The best part about traveling is getting to experience local culture. There's no better way to do this than to view or even participate in cultural traditions. If you want to experience this local flavor, don't leave it to chance. Make a point to travel for these unforgettable cultural traditions and events around the world.
While the Day of the Dead has become an extension of Halloween in some parts of the world, the street festival known as Dia de Los Muertos has retained its significance in native Mexico, where revelers use the day to honor their departed loved ones. From November 1st to the 2nd, streets fill with costumed people adorned with intricate makeup and costumes. You've likely seen the iconic combination of skeletons and flowers and skeletons or skulls. Day of the Dead isn't just a party; it's about remembrance. So treat people and their customs with respect.
Through spring and summer, you can watch a variety of physical feats in Scotland known as the Highland Games. More than 30 events take place each month; although, most occur on the weekends. From throwing hammers to group tug-of-war, these games are sure to test competitors' abilities and are made all the more difficult thanks to the traditional Scottish kilt. Another Scottish tradition, the bagpipes, accompanies the games, with musicians smartly dressed.
While Japan offers a variety of cultural events year-round, Tokyo's Cherry Blossom Festival, or Hanami, is the best known. Each spring, when over 1,000 trees are in full bloom, residents, and tourists alike flock to Ueno Park to take in the feast for the eyes—and nose. The festival also includes traditional Japanese street food, which you must try while you're there!
Northern India's festival of colors is one of the country's biggest. In fact, it spans two days! Holi falls after the full Moon in March and marks winter's end. On the first day, a large bonfire that symbolizes the burning of evil is constructed. The next day, participants "play with colors" by coating themselves in colorful powders and liquids. Make no mistake; you'll never wear those clothes again. But celebrating Holi will be a treasured memory, and you can wrap up the festivities with a traditional vegetarian meal.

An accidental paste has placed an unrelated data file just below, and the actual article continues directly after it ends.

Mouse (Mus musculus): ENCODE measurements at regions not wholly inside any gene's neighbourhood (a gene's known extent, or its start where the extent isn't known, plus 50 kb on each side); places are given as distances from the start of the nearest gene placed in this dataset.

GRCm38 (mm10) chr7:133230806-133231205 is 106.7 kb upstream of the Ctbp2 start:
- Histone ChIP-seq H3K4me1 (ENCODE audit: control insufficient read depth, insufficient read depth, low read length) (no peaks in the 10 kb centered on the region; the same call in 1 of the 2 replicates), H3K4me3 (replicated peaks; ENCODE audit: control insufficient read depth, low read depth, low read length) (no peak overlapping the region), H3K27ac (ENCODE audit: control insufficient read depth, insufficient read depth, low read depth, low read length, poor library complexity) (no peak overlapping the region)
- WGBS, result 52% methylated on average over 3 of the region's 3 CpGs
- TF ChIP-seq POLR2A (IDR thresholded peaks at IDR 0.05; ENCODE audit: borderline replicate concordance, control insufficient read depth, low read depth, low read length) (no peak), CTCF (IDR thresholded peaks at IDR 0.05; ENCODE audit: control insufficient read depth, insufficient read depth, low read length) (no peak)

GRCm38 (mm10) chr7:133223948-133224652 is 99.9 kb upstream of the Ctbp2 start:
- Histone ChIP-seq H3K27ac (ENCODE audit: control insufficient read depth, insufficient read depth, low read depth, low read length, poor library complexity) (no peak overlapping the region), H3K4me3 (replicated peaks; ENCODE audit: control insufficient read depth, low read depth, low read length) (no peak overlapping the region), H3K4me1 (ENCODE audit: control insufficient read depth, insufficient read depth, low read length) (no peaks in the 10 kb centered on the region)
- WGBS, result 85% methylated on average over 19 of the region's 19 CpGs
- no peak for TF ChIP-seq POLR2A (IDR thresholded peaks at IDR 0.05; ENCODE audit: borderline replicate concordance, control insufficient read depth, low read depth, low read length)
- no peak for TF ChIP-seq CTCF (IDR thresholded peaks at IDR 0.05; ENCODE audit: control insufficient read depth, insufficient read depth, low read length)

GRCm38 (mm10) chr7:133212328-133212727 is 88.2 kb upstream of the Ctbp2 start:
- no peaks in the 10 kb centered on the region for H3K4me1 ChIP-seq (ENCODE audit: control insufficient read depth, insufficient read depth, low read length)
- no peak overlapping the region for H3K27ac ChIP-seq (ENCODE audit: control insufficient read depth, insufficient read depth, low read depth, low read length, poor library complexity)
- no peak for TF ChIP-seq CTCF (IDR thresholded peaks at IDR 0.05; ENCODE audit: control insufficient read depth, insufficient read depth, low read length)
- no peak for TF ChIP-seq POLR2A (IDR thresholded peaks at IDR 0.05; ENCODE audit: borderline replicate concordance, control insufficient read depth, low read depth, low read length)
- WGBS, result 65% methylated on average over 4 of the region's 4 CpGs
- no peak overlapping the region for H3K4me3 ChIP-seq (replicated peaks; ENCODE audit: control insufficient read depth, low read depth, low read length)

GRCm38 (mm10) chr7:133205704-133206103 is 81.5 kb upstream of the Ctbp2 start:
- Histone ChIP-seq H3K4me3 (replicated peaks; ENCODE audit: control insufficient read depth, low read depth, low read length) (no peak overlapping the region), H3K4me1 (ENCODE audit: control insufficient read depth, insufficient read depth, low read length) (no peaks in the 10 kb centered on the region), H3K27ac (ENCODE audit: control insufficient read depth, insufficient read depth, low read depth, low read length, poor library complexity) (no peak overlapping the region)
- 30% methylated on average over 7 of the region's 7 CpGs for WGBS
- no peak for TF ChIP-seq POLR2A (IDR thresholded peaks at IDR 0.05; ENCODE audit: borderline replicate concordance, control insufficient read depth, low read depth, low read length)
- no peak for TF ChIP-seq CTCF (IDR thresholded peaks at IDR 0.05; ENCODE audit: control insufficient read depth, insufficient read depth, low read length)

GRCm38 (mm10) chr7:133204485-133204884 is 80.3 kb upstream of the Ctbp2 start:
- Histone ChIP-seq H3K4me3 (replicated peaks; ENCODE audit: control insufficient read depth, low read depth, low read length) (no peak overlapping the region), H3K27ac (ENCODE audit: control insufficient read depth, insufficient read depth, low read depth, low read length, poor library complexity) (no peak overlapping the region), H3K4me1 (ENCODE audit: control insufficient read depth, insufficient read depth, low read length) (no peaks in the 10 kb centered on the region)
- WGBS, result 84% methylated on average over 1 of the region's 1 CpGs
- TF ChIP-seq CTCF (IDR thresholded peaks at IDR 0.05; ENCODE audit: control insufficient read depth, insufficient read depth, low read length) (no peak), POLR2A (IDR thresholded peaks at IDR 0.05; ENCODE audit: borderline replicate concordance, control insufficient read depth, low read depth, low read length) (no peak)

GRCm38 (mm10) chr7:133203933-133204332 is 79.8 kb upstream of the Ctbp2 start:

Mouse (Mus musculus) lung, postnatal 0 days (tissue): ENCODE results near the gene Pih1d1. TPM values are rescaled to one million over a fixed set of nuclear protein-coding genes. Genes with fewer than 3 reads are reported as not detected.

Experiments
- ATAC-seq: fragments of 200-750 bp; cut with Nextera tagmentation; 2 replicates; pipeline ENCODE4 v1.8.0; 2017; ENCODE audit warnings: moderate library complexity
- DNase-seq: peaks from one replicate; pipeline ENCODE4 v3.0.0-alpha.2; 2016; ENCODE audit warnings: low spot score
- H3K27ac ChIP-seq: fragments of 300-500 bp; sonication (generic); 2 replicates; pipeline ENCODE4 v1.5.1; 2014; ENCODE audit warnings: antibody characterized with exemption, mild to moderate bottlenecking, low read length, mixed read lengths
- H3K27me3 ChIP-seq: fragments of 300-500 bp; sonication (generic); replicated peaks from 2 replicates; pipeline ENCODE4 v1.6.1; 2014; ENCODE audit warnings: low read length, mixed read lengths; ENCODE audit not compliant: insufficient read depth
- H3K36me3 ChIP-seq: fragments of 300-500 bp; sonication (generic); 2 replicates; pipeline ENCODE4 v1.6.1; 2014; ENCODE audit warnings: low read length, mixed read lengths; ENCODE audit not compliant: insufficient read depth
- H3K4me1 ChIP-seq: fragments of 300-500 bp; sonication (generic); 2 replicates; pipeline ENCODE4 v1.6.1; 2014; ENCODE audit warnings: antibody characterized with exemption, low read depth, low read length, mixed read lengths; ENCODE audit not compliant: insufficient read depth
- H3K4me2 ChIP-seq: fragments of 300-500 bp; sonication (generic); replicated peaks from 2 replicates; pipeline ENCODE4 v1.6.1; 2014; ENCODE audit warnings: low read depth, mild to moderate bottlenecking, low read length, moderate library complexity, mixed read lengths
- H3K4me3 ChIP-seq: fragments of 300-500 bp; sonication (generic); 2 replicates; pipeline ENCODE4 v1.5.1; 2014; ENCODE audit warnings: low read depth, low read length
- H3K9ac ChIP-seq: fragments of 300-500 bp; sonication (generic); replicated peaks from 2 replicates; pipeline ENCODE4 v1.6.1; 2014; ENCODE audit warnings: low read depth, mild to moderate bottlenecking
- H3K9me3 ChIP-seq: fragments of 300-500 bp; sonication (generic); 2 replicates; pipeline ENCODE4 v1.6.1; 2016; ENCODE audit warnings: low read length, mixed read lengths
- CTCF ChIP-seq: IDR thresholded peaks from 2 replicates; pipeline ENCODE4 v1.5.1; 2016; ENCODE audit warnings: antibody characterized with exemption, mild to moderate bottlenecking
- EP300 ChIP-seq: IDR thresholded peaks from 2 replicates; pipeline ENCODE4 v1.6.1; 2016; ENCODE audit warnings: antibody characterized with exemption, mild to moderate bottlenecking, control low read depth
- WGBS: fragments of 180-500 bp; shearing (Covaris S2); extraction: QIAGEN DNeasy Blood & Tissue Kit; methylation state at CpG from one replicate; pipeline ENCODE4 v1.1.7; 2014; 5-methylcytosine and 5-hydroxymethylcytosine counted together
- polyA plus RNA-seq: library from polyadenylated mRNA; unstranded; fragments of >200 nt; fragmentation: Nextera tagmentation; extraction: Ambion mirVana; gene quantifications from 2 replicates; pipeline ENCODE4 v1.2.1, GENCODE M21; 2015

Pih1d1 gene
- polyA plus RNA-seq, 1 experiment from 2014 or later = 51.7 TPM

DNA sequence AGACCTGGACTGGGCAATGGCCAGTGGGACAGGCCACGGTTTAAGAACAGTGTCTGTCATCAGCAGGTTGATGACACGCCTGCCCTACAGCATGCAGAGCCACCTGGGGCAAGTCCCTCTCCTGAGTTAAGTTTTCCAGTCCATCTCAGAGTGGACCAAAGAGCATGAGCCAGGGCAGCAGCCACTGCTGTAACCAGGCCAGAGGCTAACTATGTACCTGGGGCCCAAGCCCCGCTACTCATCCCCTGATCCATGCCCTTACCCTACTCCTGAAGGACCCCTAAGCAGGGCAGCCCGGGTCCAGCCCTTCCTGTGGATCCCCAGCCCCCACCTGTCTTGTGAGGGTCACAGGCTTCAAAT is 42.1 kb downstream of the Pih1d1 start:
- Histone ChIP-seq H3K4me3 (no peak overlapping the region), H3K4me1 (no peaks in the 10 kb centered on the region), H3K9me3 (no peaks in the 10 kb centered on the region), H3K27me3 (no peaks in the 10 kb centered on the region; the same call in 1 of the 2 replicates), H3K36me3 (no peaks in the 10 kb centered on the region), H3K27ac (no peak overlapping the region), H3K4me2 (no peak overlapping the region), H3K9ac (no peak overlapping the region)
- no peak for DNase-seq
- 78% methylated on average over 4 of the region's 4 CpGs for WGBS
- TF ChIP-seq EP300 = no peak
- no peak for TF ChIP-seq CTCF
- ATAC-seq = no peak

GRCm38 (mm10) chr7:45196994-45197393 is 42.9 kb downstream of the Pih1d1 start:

Some traditions on this list have spread across the globe and can be enjoyed in more than one location. That's not the case with the Croatian Moreška sword dance. On Korcula Island lies a town straight out of medieval fairytales. In late July every year, locals dress up as either Christians and Moors to swing their weapons in a fantastic reenactment of the Battle of Lepanto in 1571. While the modern tradition is a dance, the original battle prevented the Ottoman invasion.
For a more relaxed cultural tradition, check out Sunshine Day in Iceland. The northern island rejoices when the sun finally returns over the mountains after a long winter. Although the sun only remains for a few minutes that first day, residents celebrate with a cup of coffee and pancakes or the more traditional buttered flatbread topped with lamb (hangikjö). You can join this tradition in many cities but must schedule your visit to coincide with Sunshine Day in each city.
Not all traditions have serious roots, and Newfoundland's annual Screech-In certainly provides this! These cheeky "kitchen parties" play out in bars and boat tours, with tourists allowed to become honorary Newfies if they're willing to kiss a codfish or do a shot of a local and potent rum called Screech. During the Screech-In, visitors have a chance to learn local slang and dress up in rain boots and jackets. Skipper's Hot Lounge hosts a notable Screech-In with live music, and participants can even join on stage to play the "Ugly Stick."